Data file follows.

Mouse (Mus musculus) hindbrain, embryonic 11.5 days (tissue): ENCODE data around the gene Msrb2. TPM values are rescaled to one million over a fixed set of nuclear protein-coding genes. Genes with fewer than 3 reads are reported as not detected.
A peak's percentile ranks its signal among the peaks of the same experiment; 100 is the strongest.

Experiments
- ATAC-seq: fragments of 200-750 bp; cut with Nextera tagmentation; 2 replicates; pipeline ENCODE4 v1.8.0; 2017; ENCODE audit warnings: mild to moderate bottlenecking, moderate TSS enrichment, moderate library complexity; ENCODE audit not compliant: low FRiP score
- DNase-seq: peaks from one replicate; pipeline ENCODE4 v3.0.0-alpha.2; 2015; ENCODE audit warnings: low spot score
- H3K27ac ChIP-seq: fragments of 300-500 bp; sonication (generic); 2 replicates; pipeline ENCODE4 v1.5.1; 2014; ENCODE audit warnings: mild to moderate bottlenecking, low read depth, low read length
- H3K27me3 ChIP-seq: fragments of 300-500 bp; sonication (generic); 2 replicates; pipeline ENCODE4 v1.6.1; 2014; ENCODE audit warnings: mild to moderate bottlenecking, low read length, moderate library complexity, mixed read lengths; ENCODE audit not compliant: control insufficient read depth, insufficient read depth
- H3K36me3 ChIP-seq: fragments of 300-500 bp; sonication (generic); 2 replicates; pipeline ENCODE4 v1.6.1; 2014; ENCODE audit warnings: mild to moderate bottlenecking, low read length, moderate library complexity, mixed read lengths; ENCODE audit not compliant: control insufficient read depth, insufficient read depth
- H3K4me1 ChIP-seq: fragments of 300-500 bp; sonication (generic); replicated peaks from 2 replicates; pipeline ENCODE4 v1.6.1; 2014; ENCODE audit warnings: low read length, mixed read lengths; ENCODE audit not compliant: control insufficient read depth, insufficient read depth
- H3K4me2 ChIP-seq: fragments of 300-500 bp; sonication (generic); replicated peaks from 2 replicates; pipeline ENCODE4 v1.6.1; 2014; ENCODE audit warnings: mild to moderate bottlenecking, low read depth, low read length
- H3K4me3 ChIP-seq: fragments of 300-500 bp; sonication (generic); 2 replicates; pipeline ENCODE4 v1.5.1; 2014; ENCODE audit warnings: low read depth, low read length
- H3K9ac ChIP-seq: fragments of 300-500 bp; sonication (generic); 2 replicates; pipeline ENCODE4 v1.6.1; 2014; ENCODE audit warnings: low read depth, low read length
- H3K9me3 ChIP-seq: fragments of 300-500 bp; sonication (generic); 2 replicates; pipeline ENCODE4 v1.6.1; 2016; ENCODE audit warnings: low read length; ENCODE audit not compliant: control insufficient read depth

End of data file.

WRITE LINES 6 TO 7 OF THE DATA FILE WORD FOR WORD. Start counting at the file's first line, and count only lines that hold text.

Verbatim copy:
- H3K27ac ChIP-seq: fragments of 300-500 bp; sonication (generic); 2 replicates; pipeline ENCODE4 v1.5.1; 2014; ENCODE audit warnings: mild to moderate bottlenecking, low read depth, low read length
- H3K27me3 ChIP-seq: fragments of 300-500 bp; sonication (generic); 2 replicates; pipeline ENCODE4 v1.6.1; 2014; ENCODE audit warnings: mild to moderate bottlenecking, low read length, moderate library complexity, mixed read lengths; ENCODE audit not compliant: control insufficient read depth, insufficient read depth